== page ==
This game was first announced in 2001, by a company called Check Six Games. They folded and cancelled the project. The rights were then sold to Sega. They fiddled around with it for a bit, then sold the rights to Gearbox Software, who spent 7 years working on it.

During that time, their resources were also spent on Duke Nukem Forever and Borderlands, so resources were tight, and parts of the game were outsourced to other studios.

When the game hit the market, it was plagued with bugs, gameplay issues, low-quality graphics and shared little continuity with the films. Also, the demo versions shown by Sega and Gearbox at conventions, were of noticeably higher quality, leading to several class-action lawsuits against the companies.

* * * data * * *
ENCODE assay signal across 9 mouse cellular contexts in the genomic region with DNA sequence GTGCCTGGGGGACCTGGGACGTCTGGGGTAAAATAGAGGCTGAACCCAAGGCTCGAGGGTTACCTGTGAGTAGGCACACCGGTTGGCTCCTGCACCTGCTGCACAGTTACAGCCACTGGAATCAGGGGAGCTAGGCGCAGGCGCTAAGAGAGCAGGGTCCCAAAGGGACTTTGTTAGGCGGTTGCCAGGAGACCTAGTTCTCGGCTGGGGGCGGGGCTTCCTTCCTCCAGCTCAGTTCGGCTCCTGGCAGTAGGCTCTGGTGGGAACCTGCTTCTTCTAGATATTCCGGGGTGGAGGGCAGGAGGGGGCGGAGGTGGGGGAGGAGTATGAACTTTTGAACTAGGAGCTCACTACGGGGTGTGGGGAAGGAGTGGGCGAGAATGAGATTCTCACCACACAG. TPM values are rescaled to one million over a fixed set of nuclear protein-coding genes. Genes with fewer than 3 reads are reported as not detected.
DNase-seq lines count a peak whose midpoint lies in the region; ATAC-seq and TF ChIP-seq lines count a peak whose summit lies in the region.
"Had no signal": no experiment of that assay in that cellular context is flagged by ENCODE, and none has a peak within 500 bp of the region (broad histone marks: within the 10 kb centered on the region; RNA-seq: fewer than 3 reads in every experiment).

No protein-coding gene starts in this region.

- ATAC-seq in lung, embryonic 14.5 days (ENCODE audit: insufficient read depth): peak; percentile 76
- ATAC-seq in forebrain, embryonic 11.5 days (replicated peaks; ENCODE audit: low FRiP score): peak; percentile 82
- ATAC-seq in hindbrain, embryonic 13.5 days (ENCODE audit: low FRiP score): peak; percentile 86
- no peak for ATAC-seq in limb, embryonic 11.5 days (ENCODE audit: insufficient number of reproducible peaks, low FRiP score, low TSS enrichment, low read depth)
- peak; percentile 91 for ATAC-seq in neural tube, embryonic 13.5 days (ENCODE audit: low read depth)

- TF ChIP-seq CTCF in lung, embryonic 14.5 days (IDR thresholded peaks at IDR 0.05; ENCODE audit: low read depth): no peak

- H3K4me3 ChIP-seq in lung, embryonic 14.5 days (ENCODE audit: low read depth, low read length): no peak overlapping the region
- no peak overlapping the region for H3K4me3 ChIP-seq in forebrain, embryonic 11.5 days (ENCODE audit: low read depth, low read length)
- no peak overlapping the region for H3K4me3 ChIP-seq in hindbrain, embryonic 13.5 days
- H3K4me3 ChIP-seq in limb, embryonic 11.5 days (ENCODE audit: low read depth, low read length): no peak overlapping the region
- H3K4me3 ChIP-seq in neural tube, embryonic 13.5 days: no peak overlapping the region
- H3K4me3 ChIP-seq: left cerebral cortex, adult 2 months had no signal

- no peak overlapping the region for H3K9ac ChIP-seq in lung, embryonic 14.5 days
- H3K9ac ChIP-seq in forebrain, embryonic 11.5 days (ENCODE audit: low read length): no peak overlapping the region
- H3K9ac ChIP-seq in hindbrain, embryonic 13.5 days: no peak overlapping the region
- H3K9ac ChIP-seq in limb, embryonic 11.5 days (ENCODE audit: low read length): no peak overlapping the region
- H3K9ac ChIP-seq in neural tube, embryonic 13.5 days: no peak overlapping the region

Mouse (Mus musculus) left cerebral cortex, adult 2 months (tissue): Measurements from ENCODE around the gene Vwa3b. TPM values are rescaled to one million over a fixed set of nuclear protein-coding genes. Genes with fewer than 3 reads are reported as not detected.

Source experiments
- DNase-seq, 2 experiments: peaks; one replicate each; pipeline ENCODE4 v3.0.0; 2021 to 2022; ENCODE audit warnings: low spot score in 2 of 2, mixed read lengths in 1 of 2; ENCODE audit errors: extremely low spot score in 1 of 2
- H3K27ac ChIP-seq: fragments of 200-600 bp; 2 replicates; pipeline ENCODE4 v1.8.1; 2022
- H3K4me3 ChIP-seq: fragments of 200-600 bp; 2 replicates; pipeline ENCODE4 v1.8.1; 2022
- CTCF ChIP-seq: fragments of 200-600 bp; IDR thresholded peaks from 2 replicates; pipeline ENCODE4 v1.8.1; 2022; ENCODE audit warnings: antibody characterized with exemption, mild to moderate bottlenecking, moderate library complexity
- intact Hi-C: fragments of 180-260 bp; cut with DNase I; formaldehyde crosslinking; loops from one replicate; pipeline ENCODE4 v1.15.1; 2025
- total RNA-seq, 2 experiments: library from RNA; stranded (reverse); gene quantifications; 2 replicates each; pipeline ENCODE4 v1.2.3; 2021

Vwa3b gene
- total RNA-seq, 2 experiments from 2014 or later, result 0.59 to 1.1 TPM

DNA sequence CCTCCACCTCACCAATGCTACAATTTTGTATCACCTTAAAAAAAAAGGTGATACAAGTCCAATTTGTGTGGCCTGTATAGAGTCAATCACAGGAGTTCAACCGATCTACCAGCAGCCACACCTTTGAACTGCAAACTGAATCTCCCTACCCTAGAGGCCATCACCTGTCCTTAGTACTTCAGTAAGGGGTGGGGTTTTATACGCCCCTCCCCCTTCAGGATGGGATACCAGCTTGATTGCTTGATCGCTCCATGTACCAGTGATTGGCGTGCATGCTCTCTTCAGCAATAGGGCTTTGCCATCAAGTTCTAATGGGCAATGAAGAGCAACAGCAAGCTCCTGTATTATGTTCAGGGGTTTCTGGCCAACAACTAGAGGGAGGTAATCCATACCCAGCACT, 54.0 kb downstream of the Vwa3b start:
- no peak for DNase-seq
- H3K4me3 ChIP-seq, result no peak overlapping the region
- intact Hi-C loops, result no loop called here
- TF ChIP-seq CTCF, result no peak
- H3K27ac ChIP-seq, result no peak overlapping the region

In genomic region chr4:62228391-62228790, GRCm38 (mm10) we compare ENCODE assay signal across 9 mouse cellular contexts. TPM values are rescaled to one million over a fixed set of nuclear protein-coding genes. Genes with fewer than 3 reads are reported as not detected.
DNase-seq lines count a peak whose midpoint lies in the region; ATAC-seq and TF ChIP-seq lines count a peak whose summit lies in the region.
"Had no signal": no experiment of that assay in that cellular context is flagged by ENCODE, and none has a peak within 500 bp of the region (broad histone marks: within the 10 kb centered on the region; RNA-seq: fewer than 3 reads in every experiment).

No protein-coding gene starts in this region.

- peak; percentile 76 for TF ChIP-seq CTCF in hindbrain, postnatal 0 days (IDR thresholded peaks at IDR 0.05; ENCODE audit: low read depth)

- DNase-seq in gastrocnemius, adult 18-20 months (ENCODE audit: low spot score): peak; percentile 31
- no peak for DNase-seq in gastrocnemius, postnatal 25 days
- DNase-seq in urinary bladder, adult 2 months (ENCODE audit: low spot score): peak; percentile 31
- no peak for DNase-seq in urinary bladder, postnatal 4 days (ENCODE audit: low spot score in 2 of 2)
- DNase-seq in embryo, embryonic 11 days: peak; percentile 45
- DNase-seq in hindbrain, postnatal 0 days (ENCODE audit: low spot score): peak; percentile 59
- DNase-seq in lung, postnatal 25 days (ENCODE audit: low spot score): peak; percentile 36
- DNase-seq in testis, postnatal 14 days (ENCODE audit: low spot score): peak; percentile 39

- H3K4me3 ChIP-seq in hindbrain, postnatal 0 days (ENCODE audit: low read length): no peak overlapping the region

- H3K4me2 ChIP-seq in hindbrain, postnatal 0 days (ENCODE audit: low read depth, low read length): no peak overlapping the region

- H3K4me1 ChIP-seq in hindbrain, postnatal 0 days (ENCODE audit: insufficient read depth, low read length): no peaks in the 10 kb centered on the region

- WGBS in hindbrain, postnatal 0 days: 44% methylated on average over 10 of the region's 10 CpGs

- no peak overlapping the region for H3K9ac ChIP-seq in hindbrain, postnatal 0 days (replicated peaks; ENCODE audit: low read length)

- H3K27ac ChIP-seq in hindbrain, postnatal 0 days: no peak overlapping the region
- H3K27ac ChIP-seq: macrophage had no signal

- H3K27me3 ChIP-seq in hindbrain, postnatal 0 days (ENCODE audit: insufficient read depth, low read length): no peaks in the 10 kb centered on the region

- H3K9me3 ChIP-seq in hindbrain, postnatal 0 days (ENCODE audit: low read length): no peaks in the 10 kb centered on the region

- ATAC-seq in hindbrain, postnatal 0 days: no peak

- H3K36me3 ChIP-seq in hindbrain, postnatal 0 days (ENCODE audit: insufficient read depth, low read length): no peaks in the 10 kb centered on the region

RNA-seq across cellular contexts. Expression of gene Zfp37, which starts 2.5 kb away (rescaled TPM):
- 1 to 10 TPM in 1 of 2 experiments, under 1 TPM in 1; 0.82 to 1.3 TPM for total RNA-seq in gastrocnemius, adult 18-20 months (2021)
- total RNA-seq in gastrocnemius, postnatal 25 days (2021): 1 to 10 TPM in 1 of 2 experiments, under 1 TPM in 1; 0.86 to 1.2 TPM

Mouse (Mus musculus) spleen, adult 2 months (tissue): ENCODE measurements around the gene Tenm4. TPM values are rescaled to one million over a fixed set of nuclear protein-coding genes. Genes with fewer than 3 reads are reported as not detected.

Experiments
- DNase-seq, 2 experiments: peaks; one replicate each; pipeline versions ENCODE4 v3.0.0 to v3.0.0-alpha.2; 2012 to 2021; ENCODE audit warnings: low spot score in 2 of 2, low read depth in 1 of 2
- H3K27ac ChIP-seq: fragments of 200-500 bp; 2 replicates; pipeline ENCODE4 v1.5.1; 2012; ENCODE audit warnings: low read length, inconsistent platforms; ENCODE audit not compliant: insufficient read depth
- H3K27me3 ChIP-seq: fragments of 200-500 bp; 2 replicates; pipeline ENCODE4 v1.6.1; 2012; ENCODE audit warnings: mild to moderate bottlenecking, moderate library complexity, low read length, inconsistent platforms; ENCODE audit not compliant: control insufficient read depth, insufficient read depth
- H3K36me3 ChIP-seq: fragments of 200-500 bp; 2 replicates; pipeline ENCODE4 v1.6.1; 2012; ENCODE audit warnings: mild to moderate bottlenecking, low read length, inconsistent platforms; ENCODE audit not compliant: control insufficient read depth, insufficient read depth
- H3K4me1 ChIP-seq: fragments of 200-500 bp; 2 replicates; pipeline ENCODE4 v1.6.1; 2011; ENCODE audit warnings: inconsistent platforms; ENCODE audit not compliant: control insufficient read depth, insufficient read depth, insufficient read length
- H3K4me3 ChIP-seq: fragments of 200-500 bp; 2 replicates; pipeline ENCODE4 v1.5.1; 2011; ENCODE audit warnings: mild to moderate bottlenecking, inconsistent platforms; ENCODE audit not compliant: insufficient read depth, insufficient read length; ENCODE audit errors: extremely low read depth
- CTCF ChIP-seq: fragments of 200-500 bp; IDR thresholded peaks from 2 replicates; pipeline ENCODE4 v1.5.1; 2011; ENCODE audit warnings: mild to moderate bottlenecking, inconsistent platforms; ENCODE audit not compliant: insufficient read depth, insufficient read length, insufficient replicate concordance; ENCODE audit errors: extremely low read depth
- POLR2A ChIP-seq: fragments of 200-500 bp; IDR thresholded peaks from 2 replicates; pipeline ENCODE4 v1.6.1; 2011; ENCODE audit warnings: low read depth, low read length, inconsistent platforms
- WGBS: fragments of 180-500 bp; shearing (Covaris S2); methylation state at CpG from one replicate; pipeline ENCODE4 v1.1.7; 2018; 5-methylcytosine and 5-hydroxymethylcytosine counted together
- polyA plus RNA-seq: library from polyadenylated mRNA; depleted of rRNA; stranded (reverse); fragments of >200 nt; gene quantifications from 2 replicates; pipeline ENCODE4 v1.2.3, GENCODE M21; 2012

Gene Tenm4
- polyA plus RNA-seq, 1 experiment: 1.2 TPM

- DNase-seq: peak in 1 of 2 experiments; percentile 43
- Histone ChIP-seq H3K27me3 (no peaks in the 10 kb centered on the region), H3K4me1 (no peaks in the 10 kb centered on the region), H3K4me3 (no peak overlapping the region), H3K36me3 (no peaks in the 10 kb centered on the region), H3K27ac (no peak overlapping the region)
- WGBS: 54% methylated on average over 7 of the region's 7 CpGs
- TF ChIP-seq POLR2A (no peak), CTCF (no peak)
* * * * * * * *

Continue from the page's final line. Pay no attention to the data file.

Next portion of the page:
Half Life 2: Episode 3 or Half Life 3(TBD)
Development Time: 11 Years and counting
Valve is a pretty loosey-goosey, management-free, bohemian kind of place. So there’s really no one driving the bus on this one. Development has started and stopped several times on this game, and the rumours out of the joint are that they just don’t have a story idea that works.

So, I guess we’ll just keep waiting then?

Beyond Good & Evil 2 (TBD)
Development Time: 11 years
The first game was absolutely stellar, but a commercial failure. Hence, Ubisoft was reluctant to fund a follow up. The original games creator started a sequel anyways in 2007 and kept on checking in with Ubisoft. Originally a sequel story, BG&E2 has become a prequel and was officially announced in 2017.

Nn date, however, has been give for the game to actually drop. So we could still be waiting for quite some time.

Leave a Reply

Your email address will not be published.